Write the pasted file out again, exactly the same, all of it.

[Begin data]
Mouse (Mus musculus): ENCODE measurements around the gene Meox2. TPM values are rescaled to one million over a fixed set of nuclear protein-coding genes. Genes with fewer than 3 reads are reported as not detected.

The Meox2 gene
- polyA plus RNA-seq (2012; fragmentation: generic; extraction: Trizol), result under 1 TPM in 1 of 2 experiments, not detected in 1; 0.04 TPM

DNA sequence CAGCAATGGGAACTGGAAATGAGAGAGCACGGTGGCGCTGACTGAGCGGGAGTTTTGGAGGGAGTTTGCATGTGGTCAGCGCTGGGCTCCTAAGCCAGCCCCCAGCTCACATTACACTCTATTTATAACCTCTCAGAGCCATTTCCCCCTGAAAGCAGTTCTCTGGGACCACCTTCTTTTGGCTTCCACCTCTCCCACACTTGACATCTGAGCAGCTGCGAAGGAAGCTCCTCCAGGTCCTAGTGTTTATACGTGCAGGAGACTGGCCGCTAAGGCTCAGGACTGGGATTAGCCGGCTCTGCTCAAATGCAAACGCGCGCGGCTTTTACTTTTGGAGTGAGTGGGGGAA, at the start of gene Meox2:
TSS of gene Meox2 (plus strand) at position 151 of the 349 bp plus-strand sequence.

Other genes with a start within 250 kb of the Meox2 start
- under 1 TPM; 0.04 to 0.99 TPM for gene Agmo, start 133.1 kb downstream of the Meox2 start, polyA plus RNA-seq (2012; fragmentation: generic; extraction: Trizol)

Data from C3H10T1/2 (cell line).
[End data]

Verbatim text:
Mouse (Mus musculus): ENCODE measurements around the gene Meox2. TPM values are rescaled to one million over a fixed set of nuclear protein-coding genes. Genes with fewer than 3 reads are reported as not detected.

The Meox2 gene
- polyA plus RNA-seq (2012; fragmentation: generic; extraction: Trizol), result under 1 TPM in 1 of 2 experiments, not detected in 1; 0.04 TPM

DNA sequence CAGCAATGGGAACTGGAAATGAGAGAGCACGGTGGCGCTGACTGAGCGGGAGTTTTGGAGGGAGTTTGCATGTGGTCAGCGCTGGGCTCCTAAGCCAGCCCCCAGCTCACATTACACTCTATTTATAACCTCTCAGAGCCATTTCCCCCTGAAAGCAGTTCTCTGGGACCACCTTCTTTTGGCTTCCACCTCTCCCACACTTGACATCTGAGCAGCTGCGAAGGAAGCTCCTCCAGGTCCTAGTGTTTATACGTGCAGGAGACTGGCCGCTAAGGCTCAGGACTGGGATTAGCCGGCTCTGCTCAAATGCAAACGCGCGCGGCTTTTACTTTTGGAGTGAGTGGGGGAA, at the start of gene Meox2:
TSS of gene Meox2 (plus strand) at position 151 of the 349 bp plus-strand sequence.

Other genes with a start within 250 kb of the Meox2 start
- under 1 TPM; 0.04 to 0.99 TPM for gene Agmo, start 133.1 kb downstream of the Meox2 start, polyA plus RNA-seq (2012; fragmentation: generic; extraction: Trizol)

Data from C3H10T1/2 (cell line).